If the Four Horseman of the Apocalypse were to ride forth among us at this moment, these are the names they would bear (Anger, Apathy, Frustration, Disgust). No, we’re not facing the biblical “end times,” only a bitter and contentious midterm election. The blue skies of the 2008 election have turned steely. Feelings of fear and powerlessness sweep the nation like cold autumn rains. Many of us are deeply discouraged by the direction politics has taken, heartsick over how much the disposition of voters seems to have changed in just two years.
And that’s the peril of democracy. As U.S. citizens, we’re endowed with certain inalienable rights. Primary among them is the freedom to choose not only whom we’ll vote for but whether well vote at all.
Threats to stay home
In gauging the mood of the electorate in 2010, it’s clear that many are threatening to sit this one out. Some are spurred by internal dissatisfaction, like those segments of the LGBT community and the women’s movement who feel the Obama Administration hasn’t done enough to advance their interests. Others are made apathetic by external factors, including voters worn down by the ugliness of this campaign season. Many believe the level of animosity has reached new heights in 2010 and blame negative ads for their disenchantment with the political process.
Is this a valid argument? With each election cycle comes the debate over whether or not negative ads suppress voter turnout. A US News & World Report poll conducted last month asked respondents what they disliked most about election season. Thirty-five percent, the largest group, cited negative ads. However, the impact of negative ads is not universal; they influence specific voters differently, stimulating increased interest in some and discouraging others.
A 2007 study by researchers at UC Berkeley found that voters who exhibited high interest and sought out political news were more likely to respond strongly to negative advertising. These individuals channeled their anger into civic participation and were highly motivated to vote in elections. However, voters with low levels of interest and media exposure were adversely affected. Negative ads disturbed them and fostered bad feelings toward politicians and elections. These individuals became more disinclined to participate on election day.
Yet from powerlessness springs opportunity. New media provides the tools of influence for “high interest” voters; and since misery loves company, social media has become the primary outlet to share despair and rally the troops.
Who among us hasn’t been bombarded by politically themed factoids as Election Day draws near? The relentless stream of Facebook status updates, tweets, and email forwards with links to articles, commentaries, YouTube news clips and parodies comprise a virtual town hall meeting of the minds, always at our fingertips 24/7 courtesy of computers, laptops and smartphones.
Women are the biggest beneficiaries of this largesse. But this giant leap for womankind has been largely ignored. It shouldn’t be.
Social media and women
Todayï¿½s free expression of political thought via social media is a quiet revolution that flies in the face of earlier gender expectations. It finally ends generations of female socialization and decades of indoctrination that ï¿½itï¿½s not polite to talk about politics.ï¿½ Although some mainstream sites such as Disney Family continue to perpetuate this “”don’t ask, don’t tell” approach to opinion-sharing, others such as Glamour magazine’s “Glamocracy” have put political discourse front and center. It’s a heartening example of how dissatisfaction with the status quo, combined with technology, can translate into discrete cultural change.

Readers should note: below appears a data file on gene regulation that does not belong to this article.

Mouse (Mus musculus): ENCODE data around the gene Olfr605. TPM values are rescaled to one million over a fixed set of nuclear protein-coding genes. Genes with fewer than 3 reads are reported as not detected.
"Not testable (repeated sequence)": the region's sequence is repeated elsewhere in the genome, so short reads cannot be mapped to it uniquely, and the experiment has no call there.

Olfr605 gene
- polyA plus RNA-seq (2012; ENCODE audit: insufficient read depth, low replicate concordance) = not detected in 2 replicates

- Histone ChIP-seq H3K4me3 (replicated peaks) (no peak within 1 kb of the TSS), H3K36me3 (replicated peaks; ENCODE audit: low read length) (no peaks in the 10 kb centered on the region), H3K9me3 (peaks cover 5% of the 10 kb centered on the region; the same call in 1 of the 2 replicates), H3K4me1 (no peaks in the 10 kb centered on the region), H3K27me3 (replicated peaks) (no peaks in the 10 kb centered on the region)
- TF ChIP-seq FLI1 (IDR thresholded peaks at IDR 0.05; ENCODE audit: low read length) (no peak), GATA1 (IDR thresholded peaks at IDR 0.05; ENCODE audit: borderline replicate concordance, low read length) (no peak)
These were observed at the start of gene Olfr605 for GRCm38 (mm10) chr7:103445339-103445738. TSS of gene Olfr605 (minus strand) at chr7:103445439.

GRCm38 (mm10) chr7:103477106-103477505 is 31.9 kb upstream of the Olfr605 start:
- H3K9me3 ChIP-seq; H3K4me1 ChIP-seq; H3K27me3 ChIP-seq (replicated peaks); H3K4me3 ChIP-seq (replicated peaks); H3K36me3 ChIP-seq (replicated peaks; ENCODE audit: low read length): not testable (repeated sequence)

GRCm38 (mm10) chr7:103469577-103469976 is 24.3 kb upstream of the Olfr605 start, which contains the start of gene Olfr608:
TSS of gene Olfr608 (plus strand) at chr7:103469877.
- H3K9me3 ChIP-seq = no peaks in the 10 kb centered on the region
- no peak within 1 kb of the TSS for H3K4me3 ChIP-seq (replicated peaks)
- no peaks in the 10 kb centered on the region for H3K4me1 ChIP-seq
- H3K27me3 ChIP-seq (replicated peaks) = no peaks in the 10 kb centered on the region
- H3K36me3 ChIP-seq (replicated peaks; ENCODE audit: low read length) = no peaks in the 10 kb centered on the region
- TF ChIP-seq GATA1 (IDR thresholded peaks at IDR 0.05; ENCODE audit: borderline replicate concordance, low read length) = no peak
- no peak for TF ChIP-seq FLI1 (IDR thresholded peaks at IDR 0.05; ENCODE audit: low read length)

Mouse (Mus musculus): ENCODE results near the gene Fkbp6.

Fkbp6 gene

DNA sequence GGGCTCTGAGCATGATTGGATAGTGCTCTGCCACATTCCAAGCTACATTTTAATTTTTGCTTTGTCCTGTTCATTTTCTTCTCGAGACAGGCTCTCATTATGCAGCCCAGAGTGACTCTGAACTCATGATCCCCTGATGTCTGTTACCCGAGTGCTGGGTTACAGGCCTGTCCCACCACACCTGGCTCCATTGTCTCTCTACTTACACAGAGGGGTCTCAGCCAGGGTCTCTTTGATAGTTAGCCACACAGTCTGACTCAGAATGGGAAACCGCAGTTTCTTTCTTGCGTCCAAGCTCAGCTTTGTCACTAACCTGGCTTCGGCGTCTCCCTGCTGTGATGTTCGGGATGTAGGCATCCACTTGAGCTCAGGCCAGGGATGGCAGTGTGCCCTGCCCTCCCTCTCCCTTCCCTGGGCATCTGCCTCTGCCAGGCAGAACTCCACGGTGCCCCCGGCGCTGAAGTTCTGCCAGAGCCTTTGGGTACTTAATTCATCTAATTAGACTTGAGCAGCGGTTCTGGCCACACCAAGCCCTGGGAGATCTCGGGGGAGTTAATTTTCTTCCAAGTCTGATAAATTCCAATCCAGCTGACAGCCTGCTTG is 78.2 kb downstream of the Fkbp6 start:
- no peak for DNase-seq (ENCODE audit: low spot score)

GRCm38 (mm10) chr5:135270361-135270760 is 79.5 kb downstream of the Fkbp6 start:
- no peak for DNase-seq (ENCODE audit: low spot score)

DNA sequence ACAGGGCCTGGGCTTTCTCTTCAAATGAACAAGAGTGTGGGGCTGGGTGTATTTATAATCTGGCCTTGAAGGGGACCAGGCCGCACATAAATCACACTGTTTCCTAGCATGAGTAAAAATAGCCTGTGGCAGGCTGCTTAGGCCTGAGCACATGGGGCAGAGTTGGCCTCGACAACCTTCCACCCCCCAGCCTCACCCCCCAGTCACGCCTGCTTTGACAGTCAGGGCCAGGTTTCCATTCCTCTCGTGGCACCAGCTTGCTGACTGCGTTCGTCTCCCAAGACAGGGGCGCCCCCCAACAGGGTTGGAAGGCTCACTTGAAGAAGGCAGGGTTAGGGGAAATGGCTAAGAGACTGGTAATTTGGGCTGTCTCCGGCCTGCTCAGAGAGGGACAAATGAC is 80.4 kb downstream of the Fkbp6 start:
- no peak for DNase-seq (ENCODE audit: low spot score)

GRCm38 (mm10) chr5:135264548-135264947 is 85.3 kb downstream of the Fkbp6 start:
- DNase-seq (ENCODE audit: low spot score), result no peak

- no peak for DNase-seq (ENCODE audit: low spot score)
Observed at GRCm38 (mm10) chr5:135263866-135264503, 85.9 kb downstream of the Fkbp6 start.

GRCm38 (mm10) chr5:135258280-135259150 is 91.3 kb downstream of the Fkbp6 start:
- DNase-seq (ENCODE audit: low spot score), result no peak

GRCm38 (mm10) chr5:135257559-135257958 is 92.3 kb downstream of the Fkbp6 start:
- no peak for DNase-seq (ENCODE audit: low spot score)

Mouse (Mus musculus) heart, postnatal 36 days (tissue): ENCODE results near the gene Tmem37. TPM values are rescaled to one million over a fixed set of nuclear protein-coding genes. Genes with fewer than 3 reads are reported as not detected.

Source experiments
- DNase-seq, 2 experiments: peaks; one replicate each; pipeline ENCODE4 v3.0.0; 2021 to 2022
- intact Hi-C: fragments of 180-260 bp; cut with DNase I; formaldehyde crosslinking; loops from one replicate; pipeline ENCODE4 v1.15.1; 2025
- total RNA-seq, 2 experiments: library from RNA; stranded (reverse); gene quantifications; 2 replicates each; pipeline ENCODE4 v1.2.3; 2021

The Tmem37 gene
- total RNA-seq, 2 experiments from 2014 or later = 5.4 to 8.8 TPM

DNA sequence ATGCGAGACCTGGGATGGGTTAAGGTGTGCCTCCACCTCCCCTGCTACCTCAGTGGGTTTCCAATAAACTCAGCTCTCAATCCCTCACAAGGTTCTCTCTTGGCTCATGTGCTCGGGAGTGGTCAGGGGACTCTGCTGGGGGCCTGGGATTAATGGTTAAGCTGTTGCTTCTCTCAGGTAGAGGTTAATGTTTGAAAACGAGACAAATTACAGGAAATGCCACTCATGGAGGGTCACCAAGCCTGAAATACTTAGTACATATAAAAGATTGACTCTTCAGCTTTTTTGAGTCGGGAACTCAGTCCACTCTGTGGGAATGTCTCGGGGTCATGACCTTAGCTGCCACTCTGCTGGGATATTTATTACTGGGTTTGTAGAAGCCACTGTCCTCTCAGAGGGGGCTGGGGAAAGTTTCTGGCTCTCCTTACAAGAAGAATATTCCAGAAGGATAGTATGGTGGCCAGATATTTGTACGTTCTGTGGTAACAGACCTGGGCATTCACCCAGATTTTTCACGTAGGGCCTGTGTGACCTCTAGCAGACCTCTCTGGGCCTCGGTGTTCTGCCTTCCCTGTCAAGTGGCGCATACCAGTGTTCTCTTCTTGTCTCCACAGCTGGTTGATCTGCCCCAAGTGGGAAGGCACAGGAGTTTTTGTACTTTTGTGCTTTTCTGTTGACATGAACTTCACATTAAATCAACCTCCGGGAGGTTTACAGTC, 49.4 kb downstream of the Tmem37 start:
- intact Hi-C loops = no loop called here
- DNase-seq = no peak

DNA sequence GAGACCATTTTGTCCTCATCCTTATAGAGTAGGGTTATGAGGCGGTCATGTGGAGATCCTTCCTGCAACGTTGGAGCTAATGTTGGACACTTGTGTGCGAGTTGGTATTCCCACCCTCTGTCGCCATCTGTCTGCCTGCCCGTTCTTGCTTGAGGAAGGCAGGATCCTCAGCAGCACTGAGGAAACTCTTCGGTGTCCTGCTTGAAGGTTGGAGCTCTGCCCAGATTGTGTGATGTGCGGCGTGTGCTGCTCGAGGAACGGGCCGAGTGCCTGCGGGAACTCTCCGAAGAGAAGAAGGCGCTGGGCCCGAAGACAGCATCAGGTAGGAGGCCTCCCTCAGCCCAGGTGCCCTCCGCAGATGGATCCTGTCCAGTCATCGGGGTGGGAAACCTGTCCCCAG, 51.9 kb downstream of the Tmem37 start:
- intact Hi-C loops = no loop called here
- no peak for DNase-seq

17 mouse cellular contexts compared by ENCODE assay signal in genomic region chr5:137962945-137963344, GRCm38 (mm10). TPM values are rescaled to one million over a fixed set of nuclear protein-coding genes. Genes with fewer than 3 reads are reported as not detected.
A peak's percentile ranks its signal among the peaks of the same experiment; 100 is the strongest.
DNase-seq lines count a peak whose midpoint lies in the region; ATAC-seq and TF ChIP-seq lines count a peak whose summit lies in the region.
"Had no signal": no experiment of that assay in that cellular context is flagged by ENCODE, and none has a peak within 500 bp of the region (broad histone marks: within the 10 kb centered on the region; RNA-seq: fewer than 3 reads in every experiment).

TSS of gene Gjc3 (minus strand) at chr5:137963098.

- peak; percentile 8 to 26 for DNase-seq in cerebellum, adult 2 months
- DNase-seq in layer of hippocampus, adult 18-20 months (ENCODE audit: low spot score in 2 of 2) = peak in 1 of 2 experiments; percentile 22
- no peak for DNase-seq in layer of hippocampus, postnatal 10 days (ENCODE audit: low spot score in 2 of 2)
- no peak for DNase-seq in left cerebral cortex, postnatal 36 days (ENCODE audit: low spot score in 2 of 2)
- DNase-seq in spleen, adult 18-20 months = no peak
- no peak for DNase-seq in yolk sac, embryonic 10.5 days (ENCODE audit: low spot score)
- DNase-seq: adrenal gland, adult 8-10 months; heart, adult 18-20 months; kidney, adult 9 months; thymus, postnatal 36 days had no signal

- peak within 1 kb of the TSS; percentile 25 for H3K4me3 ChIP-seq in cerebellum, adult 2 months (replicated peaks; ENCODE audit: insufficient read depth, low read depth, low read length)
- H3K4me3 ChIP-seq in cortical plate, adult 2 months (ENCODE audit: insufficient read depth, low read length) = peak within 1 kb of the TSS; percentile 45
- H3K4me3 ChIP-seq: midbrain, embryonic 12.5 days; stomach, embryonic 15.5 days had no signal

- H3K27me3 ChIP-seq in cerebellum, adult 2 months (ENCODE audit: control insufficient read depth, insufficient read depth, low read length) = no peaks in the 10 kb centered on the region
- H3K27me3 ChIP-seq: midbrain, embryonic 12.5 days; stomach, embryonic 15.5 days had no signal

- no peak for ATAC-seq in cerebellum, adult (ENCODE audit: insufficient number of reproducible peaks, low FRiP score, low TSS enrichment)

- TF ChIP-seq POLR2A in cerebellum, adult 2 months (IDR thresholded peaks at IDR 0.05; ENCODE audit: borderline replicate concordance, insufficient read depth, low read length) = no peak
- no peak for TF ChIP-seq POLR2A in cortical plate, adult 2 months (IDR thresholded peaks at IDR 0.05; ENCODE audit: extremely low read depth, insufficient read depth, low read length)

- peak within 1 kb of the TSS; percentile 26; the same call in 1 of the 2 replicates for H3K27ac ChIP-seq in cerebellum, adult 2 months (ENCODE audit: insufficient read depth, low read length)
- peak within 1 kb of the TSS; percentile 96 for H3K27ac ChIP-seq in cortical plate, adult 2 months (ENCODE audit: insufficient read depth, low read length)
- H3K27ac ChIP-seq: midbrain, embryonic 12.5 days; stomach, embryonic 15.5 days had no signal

Engaged “high interest” women voters who are puzzled and discouraged by the disinterest of their girlfriends in tomorrow’s election, take note: We are the most effective change agents among our peers.
Three women at the University of Toronto and McGill University researching how women acquire political information and its impact on voting patterns found that the influence of friends is significant. The wider the range of females a woman is acquainted with, the more likely she’ll slant left in her voting. Even a casual acquaintance can be influential by serving as a new source of information.
All this does not diminish the fact that anger, apathy, frustration and disgust are still among us on the eve of Election Day 2010. Young women are the most deeply affected by the political malaise, argues Colleen Flaherty in Womenï¿½s eNews. Yet the fact that you’re reading this indicates you’re a high interest voter with a good grasp of what’s going on.
Convince a friend
Share that knowledge. Take the final 24 hours to have coffee or dinner with an indecisive friend or two. Use social media to extend your influence. Tweet the URLs of some of your favorite columnists or op-ed pieces. Write a note in Facebook about why you’ve chosen the candidates you’ll be voting for tomorrow, and provide concrete take-homes and positive points to support your choice. Tag “low interest” women of your acquaintance in this note, or post a shorter version as your Facebook status.
Do any of these things and you’ll help put to rest that damning adage for women, It’s not polite to talk politics. Be impolitic. You can’t afford not to be in this midterm election.
Friends don’t let friends sit this one out.
This post first appeared on the blog of The Women’s Media Center